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Muslim call for prayers

I stay in a locality that has some 4 mosques in less than 2 sqkm. area. Of all the 5 calls for 5 prayers during the day, the most prominently heard is the  one in morning – some 30 minutes before the sun rise. Most of them start the call simultaneously with loud speakers put to max volume – far beyond the capacity of the loud speaker to handle the decibel. The call of “Allah Hoo Akbar….” – Allah is great and let’s come and worship him is in Arabic. If recited in harmony and sound system tuned in at optimal levels it is music to ears.

I experienced the music when I have been in Leh for last two years consecutively. The mosque in the main market has the volume of speakers tuned to just the right pitch and with the Maulvi Sahab’s voice in harmony it’s as if tune of pied piper- difficult to resist and not pay attention to.

My experience here in Delhi is quite contrary to that in Leh. Maulvi Sahab starts the call as if an abrupt outburst, “Allaaaah hoooo Akbar”, as if it’s Allah who is to be woken from sleep. I hope they get trained to be more musical in their call for prayers. Also if all 4  mosques could decide to have a single call for the 4 mosques. The 5 calls instead of 20 will be more music to ears and finding the one best maulana will be easier than having 4.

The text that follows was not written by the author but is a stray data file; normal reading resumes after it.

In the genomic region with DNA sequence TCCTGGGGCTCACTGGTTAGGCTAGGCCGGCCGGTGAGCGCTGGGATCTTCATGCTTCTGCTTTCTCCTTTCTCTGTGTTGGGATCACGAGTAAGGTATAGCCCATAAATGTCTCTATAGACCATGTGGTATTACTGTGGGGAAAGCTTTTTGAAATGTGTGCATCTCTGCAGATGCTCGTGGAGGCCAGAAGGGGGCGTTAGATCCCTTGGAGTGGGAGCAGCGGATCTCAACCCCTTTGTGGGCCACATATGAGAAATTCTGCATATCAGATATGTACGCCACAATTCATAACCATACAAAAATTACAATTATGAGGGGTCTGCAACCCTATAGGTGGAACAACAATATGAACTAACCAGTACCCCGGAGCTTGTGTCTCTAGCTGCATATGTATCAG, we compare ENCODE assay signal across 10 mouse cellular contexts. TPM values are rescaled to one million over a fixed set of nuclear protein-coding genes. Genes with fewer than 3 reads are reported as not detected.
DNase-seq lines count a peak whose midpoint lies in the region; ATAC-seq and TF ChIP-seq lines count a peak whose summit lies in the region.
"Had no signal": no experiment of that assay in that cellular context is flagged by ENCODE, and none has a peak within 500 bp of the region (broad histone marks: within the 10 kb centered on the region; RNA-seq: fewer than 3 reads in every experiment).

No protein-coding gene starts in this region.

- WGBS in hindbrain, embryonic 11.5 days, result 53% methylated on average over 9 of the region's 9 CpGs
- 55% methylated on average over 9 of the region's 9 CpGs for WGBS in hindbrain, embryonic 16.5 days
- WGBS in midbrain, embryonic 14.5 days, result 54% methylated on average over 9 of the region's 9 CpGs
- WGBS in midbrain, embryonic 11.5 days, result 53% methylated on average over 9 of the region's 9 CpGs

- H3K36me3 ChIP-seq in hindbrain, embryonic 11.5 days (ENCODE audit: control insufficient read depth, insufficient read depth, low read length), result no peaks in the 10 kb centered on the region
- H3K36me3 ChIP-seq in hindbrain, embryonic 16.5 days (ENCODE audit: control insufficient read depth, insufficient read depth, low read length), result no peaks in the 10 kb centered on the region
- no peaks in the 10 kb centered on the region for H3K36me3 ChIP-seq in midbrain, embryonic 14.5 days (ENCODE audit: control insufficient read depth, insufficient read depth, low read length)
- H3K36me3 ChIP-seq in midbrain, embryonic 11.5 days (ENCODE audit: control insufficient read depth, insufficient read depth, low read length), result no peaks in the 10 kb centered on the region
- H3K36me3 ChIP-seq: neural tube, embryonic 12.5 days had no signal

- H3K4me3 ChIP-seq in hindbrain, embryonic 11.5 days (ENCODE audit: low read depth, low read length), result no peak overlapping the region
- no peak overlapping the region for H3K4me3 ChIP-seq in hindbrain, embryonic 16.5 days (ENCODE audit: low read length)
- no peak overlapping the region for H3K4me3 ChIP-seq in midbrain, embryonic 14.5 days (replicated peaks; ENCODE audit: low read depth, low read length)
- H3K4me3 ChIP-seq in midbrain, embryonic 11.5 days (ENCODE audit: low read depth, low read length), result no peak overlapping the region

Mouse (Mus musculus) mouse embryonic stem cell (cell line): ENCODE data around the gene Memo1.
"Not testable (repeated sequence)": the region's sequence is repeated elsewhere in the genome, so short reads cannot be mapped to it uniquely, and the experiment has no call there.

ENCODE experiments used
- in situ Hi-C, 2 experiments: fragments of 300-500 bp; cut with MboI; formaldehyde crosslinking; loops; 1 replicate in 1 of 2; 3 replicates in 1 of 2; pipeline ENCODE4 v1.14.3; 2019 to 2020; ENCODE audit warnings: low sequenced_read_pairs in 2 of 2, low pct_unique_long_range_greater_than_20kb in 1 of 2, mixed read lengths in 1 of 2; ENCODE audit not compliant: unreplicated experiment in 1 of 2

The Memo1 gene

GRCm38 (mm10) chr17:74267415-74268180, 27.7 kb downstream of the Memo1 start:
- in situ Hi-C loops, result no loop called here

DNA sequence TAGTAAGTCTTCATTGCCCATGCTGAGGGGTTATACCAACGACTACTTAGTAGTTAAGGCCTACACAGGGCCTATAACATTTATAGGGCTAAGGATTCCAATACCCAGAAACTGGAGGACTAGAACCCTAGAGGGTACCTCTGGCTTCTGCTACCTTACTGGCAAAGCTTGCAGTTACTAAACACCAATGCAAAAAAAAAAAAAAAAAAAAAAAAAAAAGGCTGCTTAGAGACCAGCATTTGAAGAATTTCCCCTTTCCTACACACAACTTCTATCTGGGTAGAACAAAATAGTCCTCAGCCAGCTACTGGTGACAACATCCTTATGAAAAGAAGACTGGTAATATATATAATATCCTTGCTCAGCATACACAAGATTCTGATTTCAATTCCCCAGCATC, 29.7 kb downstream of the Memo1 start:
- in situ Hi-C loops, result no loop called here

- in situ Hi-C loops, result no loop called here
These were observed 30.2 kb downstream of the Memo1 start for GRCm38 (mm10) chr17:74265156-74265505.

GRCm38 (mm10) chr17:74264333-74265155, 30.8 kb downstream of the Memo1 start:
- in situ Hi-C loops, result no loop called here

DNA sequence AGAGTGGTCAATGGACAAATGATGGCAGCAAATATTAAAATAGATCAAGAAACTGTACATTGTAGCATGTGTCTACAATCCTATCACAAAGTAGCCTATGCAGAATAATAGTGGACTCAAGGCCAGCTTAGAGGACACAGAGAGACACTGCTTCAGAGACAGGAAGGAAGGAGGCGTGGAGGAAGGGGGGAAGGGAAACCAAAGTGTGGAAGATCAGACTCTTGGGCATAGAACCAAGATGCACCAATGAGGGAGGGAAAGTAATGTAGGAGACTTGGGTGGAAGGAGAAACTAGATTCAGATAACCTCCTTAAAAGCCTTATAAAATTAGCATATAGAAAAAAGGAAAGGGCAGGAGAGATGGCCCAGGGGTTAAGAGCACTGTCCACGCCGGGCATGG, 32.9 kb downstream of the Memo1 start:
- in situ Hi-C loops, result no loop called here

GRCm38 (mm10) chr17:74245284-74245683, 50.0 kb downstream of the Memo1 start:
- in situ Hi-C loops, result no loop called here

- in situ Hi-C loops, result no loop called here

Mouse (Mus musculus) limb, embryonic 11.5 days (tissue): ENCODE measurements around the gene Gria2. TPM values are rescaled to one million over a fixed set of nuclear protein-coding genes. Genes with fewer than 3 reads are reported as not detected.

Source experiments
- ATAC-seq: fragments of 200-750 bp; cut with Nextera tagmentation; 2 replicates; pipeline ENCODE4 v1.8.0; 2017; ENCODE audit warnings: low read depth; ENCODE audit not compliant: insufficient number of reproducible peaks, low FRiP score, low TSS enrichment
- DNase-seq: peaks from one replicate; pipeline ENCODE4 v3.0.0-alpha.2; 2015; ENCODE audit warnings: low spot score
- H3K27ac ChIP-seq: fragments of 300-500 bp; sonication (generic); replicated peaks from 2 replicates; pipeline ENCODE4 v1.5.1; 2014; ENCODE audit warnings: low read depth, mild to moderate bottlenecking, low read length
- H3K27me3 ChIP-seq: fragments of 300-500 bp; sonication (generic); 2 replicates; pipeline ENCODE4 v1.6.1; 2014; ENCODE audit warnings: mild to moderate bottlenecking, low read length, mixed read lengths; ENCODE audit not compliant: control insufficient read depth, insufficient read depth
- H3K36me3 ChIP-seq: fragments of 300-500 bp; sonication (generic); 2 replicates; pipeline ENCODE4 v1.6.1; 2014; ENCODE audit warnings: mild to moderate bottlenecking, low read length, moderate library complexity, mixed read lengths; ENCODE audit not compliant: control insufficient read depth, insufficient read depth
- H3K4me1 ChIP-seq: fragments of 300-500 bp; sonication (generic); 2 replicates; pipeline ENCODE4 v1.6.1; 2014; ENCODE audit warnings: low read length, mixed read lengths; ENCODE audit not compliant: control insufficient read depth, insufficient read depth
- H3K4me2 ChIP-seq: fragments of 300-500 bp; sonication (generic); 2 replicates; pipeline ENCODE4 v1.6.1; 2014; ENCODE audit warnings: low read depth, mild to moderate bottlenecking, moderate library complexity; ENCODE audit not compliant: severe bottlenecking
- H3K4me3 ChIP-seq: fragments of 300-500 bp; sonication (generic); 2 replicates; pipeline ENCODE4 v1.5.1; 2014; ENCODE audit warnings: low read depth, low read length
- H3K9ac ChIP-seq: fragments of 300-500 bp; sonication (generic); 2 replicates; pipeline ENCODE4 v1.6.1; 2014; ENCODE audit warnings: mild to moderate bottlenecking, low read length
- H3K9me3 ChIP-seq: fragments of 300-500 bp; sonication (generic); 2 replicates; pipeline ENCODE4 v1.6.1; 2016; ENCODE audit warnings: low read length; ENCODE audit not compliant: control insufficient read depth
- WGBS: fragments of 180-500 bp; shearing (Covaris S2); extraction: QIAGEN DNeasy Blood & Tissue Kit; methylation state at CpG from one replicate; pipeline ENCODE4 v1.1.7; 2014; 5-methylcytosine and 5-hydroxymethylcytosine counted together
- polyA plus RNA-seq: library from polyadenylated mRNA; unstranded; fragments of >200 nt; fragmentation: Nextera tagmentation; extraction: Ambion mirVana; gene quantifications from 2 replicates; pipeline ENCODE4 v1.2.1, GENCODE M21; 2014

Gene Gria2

The same holds true for Hindu temples as well. While they do not have calls daily but when they have religious singing days, the sound (music is hardly existent) is equally and even worse than Muslim call for prayers. The singers have no formal training and for them uttering the bhajan is a way to worship and offer their prayers to almighty. For the listeners, they believe that it not important to have the best of musical compositions, the lyrics should itself take care of the listening factor as well.

The other key religion in India that uses sound most prominently is sikhs. The singers are formally trained, the sound system is best and attuned to a more manageable decibels and played only twice a day.

I have no intention to be biased against any religion and favor the one I belong to. In fact I love this aspect of diversity here in India. I learned that Ajaan – the Muslim call for payer- in morning and evening is a time when you do not need to guess sunrise and sunset times. It’s the most auspicious time to remember the almighty.  I was hesitant to write on this topic fearing negative feedback from my friends but then I have put forth what I feel.

I  miss the Ajaan in Leh……

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